• And for an extra security bonus, you can’t go wrong with the old standby of a tough well-trained dog. Locating impending threats in the pitch dark of night is something that your trained dog can handle much more competently than an entire search party.

Caring for Your Livestock and Garden

When long-term prepping comes at play, resources such as luxury items come second to vital resources such as food. When it comes to a disaster situation, your livestock and garden might become far more tantalizing than any goods inside your home. There are some practices that can help defend these precious resources just as effectively as you might defend your goods indoors.

Before considering ways that you can defend your livestock from others, think first of ways to help them overcome the elements.

  • Use electrified fencing or wire around all potential entry points to eliminate small pests and predators from accessing your livestock.
  • Various garments and coverings can be equipped to avoid freezing and certain pests. Make sure any shelters for your livestock are well-maintained at all times.
  • Avoid resorting to too much artificial feed, which can be nutritionally hazardous and result in heightened illness.
  • Keeping a surplus of livestock first aid equipment is also a wise investment; for some ideas on what might be good to stock up on, check out this checklist.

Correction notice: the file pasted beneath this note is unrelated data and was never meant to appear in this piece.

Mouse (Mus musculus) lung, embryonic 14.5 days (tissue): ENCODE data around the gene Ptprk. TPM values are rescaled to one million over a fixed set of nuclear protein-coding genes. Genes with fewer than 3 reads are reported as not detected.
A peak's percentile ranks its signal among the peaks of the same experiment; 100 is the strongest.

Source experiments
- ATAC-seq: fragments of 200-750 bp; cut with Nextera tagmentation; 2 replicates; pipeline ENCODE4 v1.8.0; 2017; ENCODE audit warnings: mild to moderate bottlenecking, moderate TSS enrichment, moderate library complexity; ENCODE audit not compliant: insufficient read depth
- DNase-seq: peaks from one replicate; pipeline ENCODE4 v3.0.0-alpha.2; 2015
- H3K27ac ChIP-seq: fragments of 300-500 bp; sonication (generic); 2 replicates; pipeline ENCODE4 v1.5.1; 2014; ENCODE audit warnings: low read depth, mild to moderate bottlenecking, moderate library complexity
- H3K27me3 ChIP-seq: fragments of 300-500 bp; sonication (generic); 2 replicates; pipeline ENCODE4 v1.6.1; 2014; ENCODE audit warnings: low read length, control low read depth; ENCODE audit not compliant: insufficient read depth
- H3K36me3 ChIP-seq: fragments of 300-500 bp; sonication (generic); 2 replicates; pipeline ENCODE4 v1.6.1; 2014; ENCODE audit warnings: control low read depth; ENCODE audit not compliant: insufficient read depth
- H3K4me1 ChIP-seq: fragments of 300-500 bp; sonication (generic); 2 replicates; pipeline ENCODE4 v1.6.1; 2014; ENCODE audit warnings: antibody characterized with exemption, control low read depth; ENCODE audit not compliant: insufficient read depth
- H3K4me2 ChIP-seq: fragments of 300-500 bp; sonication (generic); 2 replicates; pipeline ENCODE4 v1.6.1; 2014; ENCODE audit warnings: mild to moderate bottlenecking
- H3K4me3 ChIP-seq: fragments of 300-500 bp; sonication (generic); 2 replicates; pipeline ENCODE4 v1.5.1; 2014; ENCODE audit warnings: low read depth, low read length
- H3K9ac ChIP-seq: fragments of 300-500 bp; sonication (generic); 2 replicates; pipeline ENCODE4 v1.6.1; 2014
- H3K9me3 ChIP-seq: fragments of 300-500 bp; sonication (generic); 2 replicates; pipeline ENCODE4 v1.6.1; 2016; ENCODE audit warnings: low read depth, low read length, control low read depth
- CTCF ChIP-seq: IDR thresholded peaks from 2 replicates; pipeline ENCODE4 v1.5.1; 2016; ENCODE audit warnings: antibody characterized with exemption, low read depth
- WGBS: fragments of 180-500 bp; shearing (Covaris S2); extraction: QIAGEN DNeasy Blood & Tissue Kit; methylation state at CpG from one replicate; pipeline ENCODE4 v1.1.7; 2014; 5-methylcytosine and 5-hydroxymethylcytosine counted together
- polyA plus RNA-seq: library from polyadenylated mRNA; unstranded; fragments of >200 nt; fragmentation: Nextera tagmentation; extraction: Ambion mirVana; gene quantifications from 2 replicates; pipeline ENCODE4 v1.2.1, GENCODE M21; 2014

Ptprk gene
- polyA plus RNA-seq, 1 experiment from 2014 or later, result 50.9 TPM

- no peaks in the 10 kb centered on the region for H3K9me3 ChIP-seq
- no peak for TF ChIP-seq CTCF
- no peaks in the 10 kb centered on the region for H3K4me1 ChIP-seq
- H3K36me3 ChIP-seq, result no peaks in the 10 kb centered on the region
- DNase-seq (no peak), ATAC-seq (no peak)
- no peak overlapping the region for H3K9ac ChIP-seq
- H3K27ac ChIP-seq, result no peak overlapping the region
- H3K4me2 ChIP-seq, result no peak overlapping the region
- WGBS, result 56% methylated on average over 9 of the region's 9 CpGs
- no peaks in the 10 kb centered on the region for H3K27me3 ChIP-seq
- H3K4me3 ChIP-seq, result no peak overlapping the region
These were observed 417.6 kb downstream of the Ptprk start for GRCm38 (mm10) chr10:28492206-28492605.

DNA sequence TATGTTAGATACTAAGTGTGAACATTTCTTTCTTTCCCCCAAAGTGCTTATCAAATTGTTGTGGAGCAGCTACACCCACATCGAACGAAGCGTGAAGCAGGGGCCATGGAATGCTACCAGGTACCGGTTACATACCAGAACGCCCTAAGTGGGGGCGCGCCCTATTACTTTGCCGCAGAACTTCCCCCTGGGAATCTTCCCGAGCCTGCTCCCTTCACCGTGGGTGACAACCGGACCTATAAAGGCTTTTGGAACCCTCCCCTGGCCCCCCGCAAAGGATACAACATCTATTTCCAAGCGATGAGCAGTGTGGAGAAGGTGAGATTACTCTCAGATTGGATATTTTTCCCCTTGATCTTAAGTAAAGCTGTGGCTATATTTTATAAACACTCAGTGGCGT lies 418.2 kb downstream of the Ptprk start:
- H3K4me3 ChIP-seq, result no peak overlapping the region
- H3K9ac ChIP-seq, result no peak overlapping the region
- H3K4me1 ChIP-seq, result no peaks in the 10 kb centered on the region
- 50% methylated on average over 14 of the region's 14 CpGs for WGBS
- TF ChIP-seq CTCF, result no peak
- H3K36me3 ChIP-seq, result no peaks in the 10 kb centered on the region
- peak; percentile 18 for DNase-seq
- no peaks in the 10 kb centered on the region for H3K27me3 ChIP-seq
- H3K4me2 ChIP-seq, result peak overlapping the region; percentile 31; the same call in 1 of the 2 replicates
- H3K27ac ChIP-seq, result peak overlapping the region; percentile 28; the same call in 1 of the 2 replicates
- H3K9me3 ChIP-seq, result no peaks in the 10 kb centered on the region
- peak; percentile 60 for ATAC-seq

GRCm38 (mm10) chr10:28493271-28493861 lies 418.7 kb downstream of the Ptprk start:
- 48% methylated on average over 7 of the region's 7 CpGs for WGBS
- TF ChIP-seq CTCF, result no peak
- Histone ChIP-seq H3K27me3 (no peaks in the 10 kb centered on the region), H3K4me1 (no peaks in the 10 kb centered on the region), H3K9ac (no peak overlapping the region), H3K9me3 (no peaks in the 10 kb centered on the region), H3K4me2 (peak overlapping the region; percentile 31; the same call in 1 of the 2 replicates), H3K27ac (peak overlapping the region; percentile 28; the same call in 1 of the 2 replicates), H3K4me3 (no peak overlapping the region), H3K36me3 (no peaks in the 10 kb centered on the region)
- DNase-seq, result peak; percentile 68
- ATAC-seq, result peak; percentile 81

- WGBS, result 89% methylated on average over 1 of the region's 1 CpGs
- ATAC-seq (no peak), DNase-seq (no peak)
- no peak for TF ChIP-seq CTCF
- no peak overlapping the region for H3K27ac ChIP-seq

Once their basic needs are met, the next threat you can meet is that of others who might steal or harm your livestock. A herding dog can serve as a natural guardian, but only goes so far when it comes to potentially armed invaders. However, they can serve as a helpful alarm for if anything does go awry.

Keeping a noise detector nearby livestock shelters to respond to barking and loud noises can be a helpful way to keep tabs on these areas, though must be precisely calibrated and placed to avoid excessive false alarms. Finally, firearms and a well-sealed parameter to limit access points on your property can be useful ways to turn your range into a fortress.

Much of these tips are applicable for keeping your garden safe as well, though extra caution should be taken to keep gardens out of reach from the parameter. Any resources reachable through your fencing will be more difficult to defend. Given that, livestock and crops placed near fences can more easily be stolen or harmed. While it can be labor intensive, it is worthwhile to push your parameter fencing several feet back if they come within several yards of these resources.

These are just a few ideas to help preppers in more out-of-reach areas handle the challenges of prepping for the worst. While it can take more effort and resources, you’ll be able to sustain a household much longer than someone in the suburbs relying on canned goods and the goodwill of their neighbors. It certainly isn’t the easy way to prep, but it’s one of the most effective ways if you follow the right practices.

What else do you think complicates rural prepping, and what would you recommend to overcome it?